Recognizing Who We Are Today! (a draft)

We experienced a tragedy in (our community) last week. We lost a young man as the result of a traffic accident. He touched many hearts. The city, the district, the students were all impacted by the loss of (student), a student known by many for his affectionate and charming persona, an infectious personality. I listened to a couple of students the night of the tragedy talk about the immediacy, how quickly a life is taken, that we cannot quite comprehend the confusion such a loss leaves us when just hours before they were standing right next to the young man, full of life. We are all surely saddened by tragedy, yet, we are also enlightened by the way the students rallied around the celebration of this young man’s short life. In an intrigue, this experience speaks to an aspect of the beauty of our lives in (our community) as we recognize the diverse nature of our community.

On Friday, as the news flooded social media the night before, the students all wore white to honor the young man. I was amazed to look around the school and see nearly 90% of the student body dressed in white. The sight provided a welcome contrast to the negative image our district has attained in recent months. Here’s why.

What happened inside our school buildings on Friday mattered to the students, they were the ones being represented and cared for, and they responded with more unity than I have seen in my career as a teacher. I watched a school that put aside curriculum for the day, and reasoned with the reality of the human condition in every step of the way. In mid-day, there was a service, known as a ‘smudge’ provided by the young man’s family – his Native American heritage celebrated – and in attendance easily hundreds of students witnessed a cultural phenomena with open arms and respectful intrigue.

I said to a friend of mine late Thursday night, that (young man’s) loss would be a unifying force for allowing our students to recognize life as a whole rather than an individual need for survival. I watched kids from every walk of life hug one other, speak kindly to each other, and embrace grieving in a thoughtful and beautiful manner. (young man’s) death was responsible for that coming together of a school district.

Even more intriguing, I attended a football game that night, a ‘Friday night lights’ experience during which both the visitors and the home team wore white to symbolize (our community) tragic loss. It was remarkable to watch the unification of two school’s students who all recognized together the beauty of life and the tragedy of loss. But together they created and expressed a natural silver lining. Ironically, several schools around the region also showed unity and compassion by wearing white in a symbolic gesture of support. My boss said to me today, ‘It’s a small world’ when I shared my delight in the actions of many.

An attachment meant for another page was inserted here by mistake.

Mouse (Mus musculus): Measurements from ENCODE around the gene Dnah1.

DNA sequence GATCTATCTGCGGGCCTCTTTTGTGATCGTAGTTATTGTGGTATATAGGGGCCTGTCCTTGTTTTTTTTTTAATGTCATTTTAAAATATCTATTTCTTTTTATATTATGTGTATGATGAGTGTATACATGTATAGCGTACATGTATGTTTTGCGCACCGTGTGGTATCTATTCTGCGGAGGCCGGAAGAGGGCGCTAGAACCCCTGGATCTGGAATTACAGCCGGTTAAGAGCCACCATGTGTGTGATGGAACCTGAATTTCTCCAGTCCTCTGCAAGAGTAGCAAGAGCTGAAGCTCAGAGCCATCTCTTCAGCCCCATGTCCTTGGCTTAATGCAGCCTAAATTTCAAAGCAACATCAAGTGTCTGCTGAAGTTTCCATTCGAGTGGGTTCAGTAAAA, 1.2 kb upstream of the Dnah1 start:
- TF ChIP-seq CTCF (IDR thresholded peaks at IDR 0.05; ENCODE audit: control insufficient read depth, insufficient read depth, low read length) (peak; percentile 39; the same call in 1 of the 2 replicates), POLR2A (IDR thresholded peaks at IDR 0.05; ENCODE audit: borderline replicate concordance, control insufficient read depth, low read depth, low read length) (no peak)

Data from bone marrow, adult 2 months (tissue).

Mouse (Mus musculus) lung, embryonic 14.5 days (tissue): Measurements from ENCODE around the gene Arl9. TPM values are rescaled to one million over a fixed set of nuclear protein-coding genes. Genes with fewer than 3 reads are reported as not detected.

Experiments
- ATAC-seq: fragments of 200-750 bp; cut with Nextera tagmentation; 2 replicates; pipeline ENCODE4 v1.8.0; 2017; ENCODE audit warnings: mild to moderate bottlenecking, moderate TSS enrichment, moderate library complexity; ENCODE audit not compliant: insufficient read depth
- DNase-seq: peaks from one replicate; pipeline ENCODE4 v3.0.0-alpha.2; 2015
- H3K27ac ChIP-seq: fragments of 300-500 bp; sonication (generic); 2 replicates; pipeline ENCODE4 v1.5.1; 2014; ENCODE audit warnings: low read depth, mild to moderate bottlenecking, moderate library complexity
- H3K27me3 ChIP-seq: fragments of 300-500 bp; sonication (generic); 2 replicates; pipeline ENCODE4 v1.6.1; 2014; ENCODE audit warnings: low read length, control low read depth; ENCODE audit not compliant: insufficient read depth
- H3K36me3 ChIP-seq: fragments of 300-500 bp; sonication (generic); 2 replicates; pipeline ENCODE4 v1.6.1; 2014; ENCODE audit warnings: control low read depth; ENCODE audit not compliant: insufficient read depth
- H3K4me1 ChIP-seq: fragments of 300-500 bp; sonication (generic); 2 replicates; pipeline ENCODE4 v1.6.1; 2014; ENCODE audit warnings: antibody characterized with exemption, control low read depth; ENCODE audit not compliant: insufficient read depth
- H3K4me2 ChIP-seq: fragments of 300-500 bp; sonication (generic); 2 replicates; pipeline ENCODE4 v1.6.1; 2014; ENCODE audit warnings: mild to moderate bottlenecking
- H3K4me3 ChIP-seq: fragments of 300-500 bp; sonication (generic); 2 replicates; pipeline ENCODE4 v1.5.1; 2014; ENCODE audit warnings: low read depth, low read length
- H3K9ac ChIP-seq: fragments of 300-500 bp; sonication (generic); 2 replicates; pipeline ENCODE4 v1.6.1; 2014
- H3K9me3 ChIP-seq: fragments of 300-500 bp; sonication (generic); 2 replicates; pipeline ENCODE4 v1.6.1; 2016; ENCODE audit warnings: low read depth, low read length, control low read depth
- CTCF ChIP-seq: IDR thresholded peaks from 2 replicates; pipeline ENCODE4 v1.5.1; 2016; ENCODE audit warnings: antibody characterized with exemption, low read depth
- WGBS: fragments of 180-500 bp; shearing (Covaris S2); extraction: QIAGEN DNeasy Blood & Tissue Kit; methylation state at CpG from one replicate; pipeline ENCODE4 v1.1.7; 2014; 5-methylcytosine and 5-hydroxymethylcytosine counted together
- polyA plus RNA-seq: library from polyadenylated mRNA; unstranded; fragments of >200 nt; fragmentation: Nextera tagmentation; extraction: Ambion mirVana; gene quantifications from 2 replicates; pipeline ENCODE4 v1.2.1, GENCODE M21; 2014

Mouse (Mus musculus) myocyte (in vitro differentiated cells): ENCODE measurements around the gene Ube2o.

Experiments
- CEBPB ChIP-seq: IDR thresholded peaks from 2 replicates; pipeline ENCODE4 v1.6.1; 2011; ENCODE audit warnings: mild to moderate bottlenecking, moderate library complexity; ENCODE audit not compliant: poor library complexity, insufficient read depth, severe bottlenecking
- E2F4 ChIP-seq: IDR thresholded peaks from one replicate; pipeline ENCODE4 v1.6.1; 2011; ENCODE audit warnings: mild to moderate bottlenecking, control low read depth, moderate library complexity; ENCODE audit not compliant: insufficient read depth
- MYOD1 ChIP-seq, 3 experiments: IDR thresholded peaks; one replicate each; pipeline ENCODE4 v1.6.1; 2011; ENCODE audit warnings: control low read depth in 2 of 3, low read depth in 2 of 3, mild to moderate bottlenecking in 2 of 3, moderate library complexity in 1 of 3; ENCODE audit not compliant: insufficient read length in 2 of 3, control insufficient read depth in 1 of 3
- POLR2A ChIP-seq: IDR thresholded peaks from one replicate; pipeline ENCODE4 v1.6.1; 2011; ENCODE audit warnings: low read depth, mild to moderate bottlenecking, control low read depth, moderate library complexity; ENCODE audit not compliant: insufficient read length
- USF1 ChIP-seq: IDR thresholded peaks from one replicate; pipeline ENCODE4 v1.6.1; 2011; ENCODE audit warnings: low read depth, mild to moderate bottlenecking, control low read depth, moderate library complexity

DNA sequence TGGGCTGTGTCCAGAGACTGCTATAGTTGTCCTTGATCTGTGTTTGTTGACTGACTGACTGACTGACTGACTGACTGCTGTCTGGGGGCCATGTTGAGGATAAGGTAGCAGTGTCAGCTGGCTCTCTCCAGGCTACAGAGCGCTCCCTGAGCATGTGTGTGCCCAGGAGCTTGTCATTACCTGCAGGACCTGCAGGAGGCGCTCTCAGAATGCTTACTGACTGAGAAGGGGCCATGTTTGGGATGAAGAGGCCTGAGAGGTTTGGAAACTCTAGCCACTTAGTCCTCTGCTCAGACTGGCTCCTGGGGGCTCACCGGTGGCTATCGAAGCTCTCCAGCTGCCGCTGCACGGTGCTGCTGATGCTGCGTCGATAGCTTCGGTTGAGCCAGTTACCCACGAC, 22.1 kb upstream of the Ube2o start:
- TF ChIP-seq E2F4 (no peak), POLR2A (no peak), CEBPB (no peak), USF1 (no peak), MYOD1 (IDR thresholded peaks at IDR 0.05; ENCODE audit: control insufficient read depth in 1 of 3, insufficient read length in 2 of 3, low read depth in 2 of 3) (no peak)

This weekend we celebrate the loss of a beautiful young man, one that I did not know personally, but understood to have touched the lives of many, including many students in the drama program, for which I am an advisor. The lesson learned from this weekend’s start of the healing process, is that we as a district do embrace the beauty of a unique population of student body that do and can believe in one another if given the proper resources. We as a community need to do our part in assuring our students that we can go forward together.

I think (young man) is imagining how special our world is given his new perspective, and his engaging smile is suggestive of our need to recognize his gift and not forget the message his role in the circle of life provides us all.

*names withheld to respect the student and family.

While Sitting Alone

The picture window,

my guide to the world around me,

could be a rainy day,

I watch the slick survival of a city,

might now sunshine cast shadows,

while domesticated bird houses

offer a gallery,

for my child-like eyes,

to always wonder why.

 

Soft fabric of the green sitting chair,

matched the other nearby,

always vacant to my stare,

yet, I could rely upon its permanence,

never to leave me,

always after eyes searching the world,

step back in to my shelter,

and there the matching green …

There’s always something

reassuring

about the static in life.

 

I once was a young,

who only felt tears when

necessary rites of passage,

would slow my way.

Eventually I’d find windows

to imagine, take me away

to different places,

my mind a brilliant coaster,